British teens with the best study scores are less likely to smoke cigarettes but more likely to drink alcohol and smoke marijuana, compared to teens with the lowest grades. This is stated in a study published this Wednesday in the British Medical Journal Open.
Although some people believe that the most outstanding students simply have a tendency to experiment, James Williams and Gareth Hagger-Johnson, co-authors of the research, say that the patterns of use of these substances continue into adulthood.
“Our research provides evidence against the theory that these teens stop doing so when they grow up,” say the authors, both associated with University College London.
Why do young people drink alcohol and smoke marijuana?
In the decade that ended in 2014, England saw a decrease in the percentage of 14-year-olds who admitted to smoking and drinking. In 2004, 12% of 14-year-olds agreed to smoke cigarettes frequently, while 23% said they drank alcohol at least once a week and 17% said they had already tried cannabis. Ten years later, the numbers were 4%, 6%, and 9%, respectively.
Drinking from the age of 18 is allowed in the UK, although young people aged 16 and 17 who are accompanied by an adult may drink (but not buy) beer, wine or cider with food.
Overall, the news was good, but it remains unclear why certain teens turn to drugs. Looking for an answer, Williams and Hagger-Johnson surveyed more than 6,000 public and private school students across England.
Through questionnaires, they tracked each student’s use of tobacco, alcohol, and cannabis, from the age of 13 or 14 to the age of 19 or 20. Williams and Hagger-Johnson used results of national tests taken at the age of 11 to classify students academically.
Some of his findings were not surprising.
During the early teens, students with the best grades were less likely to smoke cigarettes and more likely to drink alcohol than their peers with the lowest grades. At the time, they were slightly more likely to say they used cannabis.
During the late teens, the students with the best grades were twice as likely to drink alcohol frequently compared to the others, although they also showed less tendency to drink compulsively.
During the same period of time in their lives, the most academically talented students proved to be almost twice as likely to use cannabis consistently and 50% of them were more likely to use it occasionally, compared to their peers with grades. lower.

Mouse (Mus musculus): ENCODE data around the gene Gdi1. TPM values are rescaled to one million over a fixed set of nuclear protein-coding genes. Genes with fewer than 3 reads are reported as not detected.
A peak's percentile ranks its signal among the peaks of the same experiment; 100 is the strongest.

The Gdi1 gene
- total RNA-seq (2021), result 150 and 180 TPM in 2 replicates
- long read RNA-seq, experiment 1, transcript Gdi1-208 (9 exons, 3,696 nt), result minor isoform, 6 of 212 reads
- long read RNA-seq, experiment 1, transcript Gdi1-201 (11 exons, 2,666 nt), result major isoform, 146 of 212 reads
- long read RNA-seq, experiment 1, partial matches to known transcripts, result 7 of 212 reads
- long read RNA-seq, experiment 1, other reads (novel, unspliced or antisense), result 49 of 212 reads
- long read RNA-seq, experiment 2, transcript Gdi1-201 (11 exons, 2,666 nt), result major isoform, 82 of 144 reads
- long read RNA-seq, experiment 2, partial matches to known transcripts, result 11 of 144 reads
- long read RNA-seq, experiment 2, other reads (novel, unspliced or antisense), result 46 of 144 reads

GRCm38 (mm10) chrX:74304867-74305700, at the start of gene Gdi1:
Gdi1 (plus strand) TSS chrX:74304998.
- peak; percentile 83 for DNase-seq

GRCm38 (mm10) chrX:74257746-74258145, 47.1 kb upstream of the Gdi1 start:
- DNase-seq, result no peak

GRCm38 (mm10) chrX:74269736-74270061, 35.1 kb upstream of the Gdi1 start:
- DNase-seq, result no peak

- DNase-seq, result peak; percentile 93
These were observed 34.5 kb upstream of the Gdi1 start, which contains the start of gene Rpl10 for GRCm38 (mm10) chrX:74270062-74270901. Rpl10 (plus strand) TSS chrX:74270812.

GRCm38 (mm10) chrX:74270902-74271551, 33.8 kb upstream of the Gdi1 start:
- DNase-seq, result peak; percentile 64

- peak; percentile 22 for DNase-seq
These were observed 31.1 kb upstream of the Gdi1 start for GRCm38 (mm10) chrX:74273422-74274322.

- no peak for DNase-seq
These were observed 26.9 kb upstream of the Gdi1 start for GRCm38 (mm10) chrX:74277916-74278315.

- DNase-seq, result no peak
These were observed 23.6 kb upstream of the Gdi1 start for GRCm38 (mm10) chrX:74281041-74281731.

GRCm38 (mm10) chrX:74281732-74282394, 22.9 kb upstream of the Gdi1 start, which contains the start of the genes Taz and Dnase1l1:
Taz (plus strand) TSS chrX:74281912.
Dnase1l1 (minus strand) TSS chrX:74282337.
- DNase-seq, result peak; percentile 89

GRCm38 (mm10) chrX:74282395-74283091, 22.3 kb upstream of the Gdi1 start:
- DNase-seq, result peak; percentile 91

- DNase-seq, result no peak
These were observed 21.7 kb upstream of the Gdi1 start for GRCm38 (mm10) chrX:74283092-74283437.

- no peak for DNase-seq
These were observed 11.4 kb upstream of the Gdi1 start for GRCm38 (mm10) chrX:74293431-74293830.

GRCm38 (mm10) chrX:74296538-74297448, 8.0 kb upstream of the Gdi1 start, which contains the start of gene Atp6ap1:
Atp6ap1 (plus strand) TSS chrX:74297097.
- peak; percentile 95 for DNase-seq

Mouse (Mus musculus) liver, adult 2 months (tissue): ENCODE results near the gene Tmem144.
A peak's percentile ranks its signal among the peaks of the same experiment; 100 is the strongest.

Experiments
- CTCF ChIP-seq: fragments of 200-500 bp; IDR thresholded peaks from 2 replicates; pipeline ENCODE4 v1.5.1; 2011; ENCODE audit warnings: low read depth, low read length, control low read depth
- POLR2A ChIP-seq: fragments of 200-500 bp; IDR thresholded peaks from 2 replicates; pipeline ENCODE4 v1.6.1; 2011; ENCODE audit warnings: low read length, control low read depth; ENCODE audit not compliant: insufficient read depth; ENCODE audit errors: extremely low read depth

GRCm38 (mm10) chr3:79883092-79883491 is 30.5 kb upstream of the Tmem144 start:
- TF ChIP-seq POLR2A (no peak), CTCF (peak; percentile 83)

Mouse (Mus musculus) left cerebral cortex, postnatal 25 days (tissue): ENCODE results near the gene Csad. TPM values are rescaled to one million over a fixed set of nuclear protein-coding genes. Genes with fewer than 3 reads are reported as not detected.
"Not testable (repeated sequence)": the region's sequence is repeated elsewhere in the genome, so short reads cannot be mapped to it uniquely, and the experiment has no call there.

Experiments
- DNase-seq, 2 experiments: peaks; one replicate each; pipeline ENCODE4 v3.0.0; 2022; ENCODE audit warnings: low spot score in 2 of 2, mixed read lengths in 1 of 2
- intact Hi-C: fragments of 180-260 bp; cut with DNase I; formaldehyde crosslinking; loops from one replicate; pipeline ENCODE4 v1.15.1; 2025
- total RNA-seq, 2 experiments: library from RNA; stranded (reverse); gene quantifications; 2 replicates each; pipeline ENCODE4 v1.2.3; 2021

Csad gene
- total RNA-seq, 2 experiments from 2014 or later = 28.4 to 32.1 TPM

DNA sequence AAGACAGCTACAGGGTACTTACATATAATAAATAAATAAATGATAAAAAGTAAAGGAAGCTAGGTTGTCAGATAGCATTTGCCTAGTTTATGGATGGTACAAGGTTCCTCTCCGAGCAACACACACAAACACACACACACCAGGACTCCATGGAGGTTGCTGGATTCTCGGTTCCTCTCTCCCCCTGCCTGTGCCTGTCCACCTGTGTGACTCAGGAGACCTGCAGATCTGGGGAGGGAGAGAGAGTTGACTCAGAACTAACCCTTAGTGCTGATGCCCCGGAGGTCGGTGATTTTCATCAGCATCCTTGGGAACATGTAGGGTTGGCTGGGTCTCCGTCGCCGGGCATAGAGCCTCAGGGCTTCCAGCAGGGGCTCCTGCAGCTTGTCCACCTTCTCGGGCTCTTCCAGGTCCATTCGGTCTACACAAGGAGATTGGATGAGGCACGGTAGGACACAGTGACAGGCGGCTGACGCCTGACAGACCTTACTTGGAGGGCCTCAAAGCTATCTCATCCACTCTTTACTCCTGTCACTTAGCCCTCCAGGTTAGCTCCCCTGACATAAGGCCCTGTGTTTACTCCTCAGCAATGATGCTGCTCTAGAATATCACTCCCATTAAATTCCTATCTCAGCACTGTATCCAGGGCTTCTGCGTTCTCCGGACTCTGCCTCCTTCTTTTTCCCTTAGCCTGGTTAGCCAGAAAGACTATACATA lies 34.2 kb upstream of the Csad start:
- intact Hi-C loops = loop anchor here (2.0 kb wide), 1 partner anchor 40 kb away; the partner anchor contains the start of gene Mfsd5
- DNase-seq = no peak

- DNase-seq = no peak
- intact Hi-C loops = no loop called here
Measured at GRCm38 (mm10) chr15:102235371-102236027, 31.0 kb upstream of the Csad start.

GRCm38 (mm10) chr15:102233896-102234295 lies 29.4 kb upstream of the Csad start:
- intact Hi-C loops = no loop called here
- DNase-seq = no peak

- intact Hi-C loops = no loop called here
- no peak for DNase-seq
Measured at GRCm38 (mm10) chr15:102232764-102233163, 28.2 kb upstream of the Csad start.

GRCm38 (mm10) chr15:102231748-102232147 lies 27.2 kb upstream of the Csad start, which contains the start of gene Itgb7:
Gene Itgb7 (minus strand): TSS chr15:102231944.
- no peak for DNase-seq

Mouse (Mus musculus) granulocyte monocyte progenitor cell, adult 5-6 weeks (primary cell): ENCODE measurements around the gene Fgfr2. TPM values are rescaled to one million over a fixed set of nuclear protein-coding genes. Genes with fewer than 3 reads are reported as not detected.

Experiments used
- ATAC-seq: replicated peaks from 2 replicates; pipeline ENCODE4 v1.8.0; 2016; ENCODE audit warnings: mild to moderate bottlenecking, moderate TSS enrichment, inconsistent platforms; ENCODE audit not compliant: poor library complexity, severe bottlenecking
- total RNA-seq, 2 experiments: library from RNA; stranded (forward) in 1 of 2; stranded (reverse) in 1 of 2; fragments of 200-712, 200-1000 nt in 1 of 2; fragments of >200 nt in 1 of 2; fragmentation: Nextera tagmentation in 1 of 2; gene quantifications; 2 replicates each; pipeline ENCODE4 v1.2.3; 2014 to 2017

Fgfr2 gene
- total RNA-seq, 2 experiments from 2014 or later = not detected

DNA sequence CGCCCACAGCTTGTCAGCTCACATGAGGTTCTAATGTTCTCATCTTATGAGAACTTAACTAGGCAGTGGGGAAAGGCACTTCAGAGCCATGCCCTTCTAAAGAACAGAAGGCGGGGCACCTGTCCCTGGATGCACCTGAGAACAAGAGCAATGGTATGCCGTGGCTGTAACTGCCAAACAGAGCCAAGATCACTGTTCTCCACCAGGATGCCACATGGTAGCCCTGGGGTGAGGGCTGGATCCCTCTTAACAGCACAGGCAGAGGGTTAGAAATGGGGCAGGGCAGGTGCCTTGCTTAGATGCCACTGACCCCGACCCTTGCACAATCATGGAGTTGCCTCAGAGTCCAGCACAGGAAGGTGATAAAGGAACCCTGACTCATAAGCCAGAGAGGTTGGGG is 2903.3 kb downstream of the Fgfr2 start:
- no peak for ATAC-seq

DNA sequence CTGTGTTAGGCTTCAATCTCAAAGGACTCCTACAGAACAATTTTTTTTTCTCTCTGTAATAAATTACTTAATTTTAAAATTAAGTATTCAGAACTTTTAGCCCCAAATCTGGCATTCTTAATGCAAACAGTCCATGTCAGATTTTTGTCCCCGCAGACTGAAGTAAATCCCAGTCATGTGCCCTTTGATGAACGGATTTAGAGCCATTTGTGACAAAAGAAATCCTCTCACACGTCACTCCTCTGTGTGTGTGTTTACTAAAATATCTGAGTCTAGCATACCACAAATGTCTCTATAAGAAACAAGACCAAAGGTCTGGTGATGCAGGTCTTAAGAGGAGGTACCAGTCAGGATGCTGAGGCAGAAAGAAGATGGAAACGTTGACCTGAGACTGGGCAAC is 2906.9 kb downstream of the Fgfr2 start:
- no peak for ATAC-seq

A “potential explanation” for this, according to Williams and Hagger-Johnson, is that “teens with the best abilities are more open to trying cannabis, but are initially more careful with illegal substances in early adolescence because they are more aware of the immediate and long-term effects of breaking the law. “
“Cognitive ability is also associated with openness to new experiences and with higher levels of boredom, due to a lack of mental stimulation at school,” add the co-authors.
Another possibility: Smarter teens may want to ingratiate themselves and be accepted by older peers who “make it easier for them to access alcohol and cannabis,” they say.
Finally, they say that drinking patterns may be associated “with parental influence, since parents with higher cognitive abilities and (good) socioeconomic status are known to drink alcohol frequently.”
Meanwhile, average students were 25% more likely to use cannabis occasionally and 53% more likely to use it persistently in the early teens, compared to students with the lowest grades.
Average students also smoke more marijuana than students with the lowest grades.
“It is widely accepted that cigarette smoking, heavy drinking, and smoking cannabis are detrimental to health,” say Williams and Hagger-Johnson.
Possible health effects include lung cancer, liver cirrhosis, and psychiatric illness. Dependency or addiction is another possible consequence, but this will not only affect your health. Another possible repercussion for those who venture to try soft drugs is receiving a worse education and having fewer job opportunities.
Same in all countries?
According to Pat Aloise-Young, a psychologist and associate professor at Colorado State University, “the cigarette findings are consistent with the existing literature (that lower-scoring students are likely to smoke tobacco).”
But in the results on alcohol things are not so equal. Although in England the findings indicate that the most talented students drink more, in the United States researchers have found the opposite result, both in high school and in the first years of university. That is, says Aloise-Young, American college students consume more alcohol than their peers who are not in college.
For Dolores Cimini, psychologist and assistant director of the prevention and evaluation program at the Center for Substance Abuse Guidance at the University of Albany, “the strength of the study (English) lies in the fact that it was carried out with a large sample of young people.” However, the fact that it is based on interviews with the same young people means that it could have problems “related to the accuracy of the data collected”.
According to Dr. Amir Levine, a psychiatrist and assistant professor at Columbia University Medical Center, it is necessary to “differentiate between substance experimentation and a problem with drug use.” In any case, he believes that the results of the British investigation are “interesting”.
“We tend to think that young people who don’t do well in school are prone to alcohol and drugs,” says Levine, but this new study shows us that “the issue is more complex.”